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  • Corey Lee Wilson

Dramatic Shift That’s Hurting Students’ Education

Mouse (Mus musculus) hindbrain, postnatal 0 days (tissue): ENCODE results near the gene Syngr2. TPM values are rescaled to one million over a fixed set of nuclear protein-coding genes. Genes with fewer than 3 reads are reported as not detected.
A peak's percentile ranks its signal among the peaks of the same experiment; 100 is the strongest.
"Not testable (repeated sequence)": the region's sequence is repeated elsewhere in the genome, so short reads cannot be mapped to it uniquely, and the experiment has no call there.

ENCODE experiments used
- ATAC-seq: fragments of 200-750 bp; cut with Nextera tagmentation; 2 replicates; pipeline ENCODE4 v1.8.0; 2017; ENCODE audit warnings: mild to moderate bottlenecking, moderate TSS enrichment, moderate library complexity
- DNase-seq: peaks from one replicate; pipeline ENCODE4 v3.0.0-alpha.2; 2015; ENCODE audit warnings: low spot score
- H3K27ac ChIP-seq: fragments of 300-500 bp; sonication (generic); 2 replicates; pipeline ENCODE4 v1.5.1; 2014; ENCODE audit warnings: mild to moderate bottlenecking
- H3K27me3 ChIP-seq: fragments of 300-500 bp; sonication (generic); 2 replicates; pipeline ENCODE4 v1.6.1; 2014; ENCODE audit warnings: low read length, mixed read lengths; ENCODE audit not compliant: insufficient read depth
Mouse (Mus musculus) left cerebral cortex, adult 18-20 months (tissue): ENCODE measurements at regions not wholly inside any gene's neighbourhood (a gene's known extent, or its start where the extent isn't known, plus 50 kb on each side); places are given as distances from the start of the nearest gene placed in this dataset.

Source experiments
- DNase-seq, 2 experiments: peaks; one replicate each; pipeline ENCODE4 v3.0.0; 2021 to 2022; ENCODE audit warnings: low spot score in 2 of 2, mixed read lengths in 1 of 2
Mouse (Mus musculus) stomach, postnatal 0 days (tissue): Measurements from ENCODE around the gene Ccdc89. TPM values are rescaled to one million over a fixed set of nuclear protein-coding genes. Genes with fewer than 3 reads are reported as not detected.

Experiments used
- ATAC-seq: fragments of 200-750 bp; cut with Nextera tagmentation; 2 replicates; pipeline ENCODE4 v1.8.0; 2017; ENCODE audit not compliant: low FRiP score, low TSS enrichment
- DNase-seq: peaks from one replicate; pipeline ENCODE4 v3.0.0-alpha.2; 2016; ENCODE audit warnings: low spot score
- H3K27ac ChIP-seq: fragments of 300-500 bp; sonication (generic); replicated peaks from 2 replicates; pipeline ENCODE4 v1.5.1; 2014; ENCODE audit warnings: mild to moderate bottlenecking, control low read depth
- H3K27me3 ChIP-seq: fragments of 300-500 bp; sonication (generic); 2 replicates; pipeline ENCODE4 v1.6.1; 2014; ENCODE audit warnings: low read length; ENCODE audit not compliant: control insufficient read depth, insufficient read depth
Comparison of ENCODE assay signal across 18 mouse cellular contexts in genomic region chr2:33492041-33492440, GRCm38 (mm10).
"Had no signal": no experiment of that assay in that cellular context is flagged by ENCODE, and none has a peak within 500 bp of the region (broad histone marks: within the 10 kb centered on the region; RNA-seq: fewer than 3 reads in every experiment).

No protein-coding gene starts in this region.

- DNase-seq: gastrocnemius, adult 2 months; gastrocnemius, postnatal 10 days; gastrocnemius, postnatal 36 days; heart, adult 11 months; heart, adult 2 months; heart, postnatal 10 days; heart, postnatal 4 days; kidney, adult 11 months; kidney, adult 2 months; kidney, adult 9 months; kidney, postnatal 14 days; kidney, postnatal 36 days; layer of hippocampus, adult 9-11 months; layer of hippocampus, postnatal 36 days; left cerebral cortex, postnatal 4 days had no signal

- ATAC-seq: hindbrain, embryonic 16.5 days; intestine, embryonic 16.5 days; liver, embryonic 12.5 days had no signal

Something alarming has happened to the academy since the 1990s. As the graph below shows, it has been transformed from an institution that leans to the left, which is not a big problem, into an institution that is almost entirely on the left, which is a noticeably big problem. This phenomena are shown on the next two graphs. If you've spent time in a college or university any time in the past quarter-century you probably aren't surprised to hear that professors have become strikingly more liberal. In 1990, according to survey data by the Higher Education Research Institute (HERI) at UCLA, 42 percent of professors identified as "liberal" or "far-left." By 2014, that number had jumped to 60 percent and represents a much higher percentage as opposed to the student body they teach. Over the same period, the number of academics identifying as "moderate" fell by 13 percentage points, and the share of "conservative" and "far-right" professors dropped nearly six points. In the academy, liberals now outnumber conservatives by roughly 5 to 1. Among the general public, on the other hand, conservatives are considerably more prevalent than liberals and have been for some time. Nowadays there are no conservatives or libertarians in most academic departments in the humanities and social sciences. The academy has been so focused on attaining diversity by race and gender (which are valuable) that it has created a hostile climate for people who think differently. The American academy has–arguably–become a politically orthodox and quasi-religious institution. When everyone shares the same politics and prejudices, the disconfirmation process breaks down. Political orthodoxy is particularly dangerous for the social sciences, which grapple with so many controversial topics (such as race, gender, poverty, inequality, immigration, and politics). Can a Social Science that Lacks Viewpoint Diversity Produce Reliable Findings? America needs innovative and trustworthy research on all these topics, but can a social science that lacks viewpoint diversity produce reliable findings? But the folks that first put these numbers together, a group of academic faculty calling themselves Heterodox Academy, argue that homogeneity in higher education is a bigger problem than it is in other areas. "With relatively few right-leaning voices in the professoriate, particularly in the humanities and the social sciences where ideas matter most, many college students receive less than the intellectually rigorous education they deserve," some of the group's members recently wrote. Dr. Samuel Abrams explored how the left-to-right ratio has increased over the past 25 years, particularly at colleges and universities in New England. He also reviewed work by Honeycutt and Freberg (2016) which suggested that conservatives experience a more hostile climate in academia than moderates or progressives. A quarter-century ago, college professors were about 16 percentage points more likely to identify as "liberal" or "far-left" than their first-year students. By 2014, professors were close to 30 percentage points more likely than freshmen to call themselves liberal. Among the college class of 2009, 39.1 percent identified as liberals, 38.5 percent called themselves moderates, and 22.5 percent said they were conservatives. While more liberal and less conservative than the general public, the seniors were also considerably less liberal and more conservative than the people who taught them.




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